- Mubarak broke the law by giving a friend an inside track to export gas, prosecutors say
- Prosecutors ask for the death penalty for Mubarak, his interior minister and four aides
- Mubarak is charged with ordering the killing of protesters and with corruption
- The former Egyptian president denies the charges against him
Prosecutors in the trial of former Egyptian President Hosni Mubarak formally requested a penalty of death by hanging for Mubarak and several of his fellow defendants Thursday, an attorney at the court said.
Mubarak is accused of ordering protesters killed during the country's uprising last year, and of corruption. He denies the charges.
Khaled Abu Bakr, a civil rights lawyer representing the families of victims at the trial, told CNN that prosecutors requested death by hanging for Mubarak, former Egyptian Interior Minister Habib El Adly and four of his six aides.
They asked for the maximum jail sentence for the two other aides on trial, Abu Bakr said.
The prosecutors' request came on the last of three days of prosecution arguments in a Cairo courtroom.
Lawyers familiar with the case told CNN it is unlikely that Mubarak and his fellow defendants will receive the death penalty.
This is in part because of the difficulty in proving that the president ordered the killings, rather than being complacent in regard to others' actions, the lawyers said.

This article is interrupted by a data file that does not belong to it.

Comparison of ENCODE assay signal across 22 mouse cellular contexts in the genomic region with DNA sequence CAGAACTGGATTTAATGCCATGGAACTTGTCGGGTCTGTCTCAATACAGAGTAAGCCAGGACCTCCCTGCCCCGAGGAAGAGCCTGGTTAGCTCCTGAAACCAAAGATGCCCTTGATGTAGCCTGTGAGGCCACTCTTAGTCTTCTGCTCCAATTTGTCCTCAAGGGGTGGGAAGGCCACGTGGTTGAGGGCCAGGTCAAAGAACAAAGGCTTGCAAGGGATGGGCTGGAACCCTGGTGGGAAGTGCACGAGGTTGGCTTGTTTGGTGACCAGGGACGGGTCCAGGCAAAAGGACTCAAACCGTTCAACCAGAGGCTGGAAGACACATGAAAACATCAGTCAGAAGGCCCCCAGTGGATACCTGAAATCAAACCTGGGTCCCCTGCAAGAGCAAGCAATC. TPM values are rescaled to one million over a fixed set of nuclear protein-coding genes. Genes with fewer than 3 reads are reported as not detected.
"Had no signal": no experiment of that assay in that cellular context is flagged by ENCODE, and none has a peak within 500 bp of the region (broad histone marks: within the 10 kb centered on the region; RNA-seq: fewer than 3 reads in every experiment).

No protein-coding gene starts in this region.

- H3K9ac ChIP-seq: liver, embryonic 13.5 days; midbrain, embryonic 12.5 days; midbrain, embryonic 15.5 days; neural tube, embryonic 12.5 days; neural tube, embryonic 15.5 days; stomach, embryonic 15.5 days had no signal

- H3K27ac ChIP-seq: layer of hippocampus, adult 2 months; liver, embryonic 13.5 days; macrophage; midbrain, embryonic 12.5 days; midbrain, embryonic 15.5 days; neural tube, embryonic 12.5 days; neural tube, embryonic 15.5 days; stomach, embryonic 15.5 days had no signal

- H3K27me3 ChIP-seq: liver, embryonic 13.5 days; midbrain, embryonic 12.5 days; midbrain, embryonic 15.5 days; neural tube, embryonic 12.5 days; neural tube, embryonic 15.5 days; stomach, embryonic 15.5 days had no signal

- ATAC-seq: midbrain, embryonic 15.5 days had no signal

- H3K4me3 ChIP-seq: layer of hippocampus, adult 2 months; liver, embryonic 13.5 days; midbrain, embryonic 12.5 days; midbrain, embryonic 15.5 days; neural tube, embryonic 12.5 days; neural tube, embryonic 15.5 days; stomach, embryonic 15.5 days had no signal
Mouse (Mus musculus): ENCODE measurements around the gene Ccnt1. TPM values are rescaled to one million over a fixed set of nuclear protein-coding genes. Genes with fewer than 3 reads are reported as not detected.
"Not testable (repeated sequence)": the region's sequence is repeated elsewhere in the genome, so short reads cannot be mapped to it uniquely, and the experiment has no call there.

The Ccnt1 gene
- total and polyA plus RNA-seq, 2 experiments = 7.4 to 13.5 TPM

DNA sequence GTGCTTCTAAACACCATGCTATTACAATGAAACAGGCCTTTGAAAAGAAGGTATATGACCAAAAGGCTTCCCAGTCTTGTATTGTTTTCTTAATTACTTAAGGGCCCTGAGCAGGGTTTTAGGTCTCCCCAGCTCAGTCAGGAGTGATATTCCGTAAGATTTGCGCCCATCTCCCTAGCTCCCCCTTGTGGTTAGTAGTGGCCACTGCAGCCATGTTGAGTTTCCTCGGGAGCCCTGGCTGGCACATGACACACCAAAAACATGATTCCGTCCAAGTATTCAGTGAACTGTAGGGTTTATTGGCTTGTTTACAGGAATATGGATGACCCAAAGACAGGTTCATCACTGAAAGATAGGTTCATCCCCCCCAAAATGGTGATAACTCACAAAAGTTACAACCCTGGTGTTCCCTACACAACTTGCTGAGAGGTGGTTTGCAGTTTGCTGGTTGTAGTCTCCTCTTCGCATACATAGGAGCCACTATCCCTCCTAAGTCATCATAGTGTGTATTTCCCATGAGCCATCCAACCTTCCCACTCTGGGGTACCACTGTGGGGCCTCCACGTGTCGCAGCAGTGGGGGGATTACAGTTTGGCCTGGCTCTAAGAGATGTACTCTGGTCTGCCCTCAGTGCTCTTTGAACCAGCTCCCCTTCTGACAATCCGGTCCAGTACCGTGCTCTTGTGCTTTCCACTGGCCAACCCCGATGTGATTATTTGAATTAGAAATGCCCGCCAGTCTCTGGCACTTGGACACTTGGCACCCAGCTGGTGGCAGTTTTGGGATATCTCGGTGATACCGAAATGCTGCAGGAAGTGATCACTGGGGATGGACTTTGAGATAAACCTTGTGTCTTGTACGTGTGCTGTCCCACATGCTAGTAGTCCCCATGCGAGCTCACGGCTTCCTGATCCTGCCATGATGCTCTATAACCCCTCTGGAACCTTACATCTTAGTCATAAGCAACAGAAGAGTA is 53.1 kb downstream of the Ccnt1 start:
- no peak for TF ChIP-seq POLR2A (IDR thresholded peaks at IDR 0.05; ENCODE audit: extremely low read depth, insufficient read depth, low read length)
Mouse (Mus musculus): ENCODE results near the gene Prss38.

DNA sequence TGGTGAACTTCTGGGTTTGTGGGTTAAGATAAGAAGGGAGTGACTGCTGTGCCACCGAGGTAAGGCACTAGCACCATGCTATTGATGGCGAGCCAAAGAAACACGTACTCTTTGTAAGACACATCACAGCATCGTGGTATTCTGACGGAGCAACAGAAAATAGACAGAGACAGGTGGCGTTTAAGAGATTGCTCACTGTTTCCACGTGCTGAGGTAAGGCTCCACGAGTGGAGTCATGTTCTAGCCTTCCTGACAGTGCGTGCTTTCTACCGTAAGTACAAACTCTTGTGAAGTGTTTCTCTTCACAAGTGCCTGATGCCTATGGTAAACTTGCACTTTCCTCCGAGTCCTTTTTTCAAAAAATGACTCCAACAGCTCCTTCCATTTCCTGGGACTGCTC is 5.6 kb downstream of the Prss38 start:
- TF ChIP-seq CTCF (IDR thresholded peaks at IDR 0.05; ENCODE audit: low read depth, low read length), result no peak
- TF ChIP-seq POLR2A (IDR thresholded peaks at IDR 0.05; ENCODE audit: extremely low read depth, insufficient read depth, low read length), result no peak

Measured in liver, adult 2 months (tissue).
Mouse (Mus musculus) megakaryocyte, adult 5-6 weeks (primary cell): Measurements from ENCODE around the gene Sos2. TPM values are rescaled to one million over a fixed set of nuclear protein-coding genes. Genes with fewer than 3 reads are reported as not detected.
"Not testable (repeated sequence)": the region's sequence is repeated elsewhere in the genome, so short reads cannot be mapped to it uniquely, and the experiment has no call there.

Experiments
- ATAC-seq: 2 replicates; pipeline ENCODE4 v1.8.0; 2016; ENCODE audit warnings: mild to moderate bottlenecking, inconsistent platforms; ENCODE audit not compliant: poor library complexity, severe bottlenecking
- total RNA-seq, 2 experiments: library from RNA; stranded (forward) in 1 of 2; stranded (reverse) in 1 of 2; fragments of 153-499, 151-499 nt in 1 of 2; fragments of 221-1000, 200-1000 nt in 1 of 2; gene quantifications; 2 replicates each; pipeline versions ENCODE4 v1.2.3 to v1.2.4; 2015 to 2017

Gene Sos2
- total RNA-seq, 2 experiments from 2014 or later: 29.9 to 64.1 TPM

Analysts agreed that while some Egyptians might welcome a death sentence for Mubarak, particularly at a time of heightened tension as the anniversary of the uprising approaches, he is more likely to receive a prison term.
The hearing will resume Monday, when civil rights lawyers will present their case against the defendants.
Two of Mubarak's sons are also on trial on a variety of charges. The sons, Gamal and Alaa, also have pleaded not guilty.
Prosecutors also presented evidence Thursday in the corruption case against Mubarak, Abu Bakr said.
Mubarak allegedly broke the law by allowing a friend, businessman Hussein Salem, to export gas to Israel by way of a private company Salem owned without offering the bid to a public tender, Abu Bakr cited prosecutors as saying. That resulted in huge losses of money to Egypt, they said.
Salem is also accused in the case. He was arrested by Interpol in Spain several months ago but has not yet been extradited to Egypt.
Abu Bakr has said he expects a verdict in Mubarak's trial before January 25, the date on which the uprising began last year. It brought Mubarak's 30-year rule to an end in February.
Many Egyptians have criticized the court proceedings and some worry that Mubarak may be acquitted of the murder charges. Five police officers accused of killing protesters were acquitted last week.
Mubarak's health has been in question since his detention began in April, as reports of cancer and heart problems surfaced in the news media.
He has been wheeled in on a stretcher for his court appearances.
Adel Saeed, a spokesman for prosecutor Mustapha Suleiman, said Wednesday the prosecution has evidence that the regime used "thugs" against the protesters.
"The defendants before you in the cage are the actual instigators and are the ones who gave police officers the order to shoot," Suleiman said, according to Saeed.
The defendants are accused of killing 225 protesters and injuring more than 1,300, Saeed said.
Amnesty International had estimated more than 840 protesters were killed and 6,000 injured. Saeed said the prosecutor's estimate is lower "because there has been a differentiation between those killed outside police stations while attacking the precinct and those shot while protesting."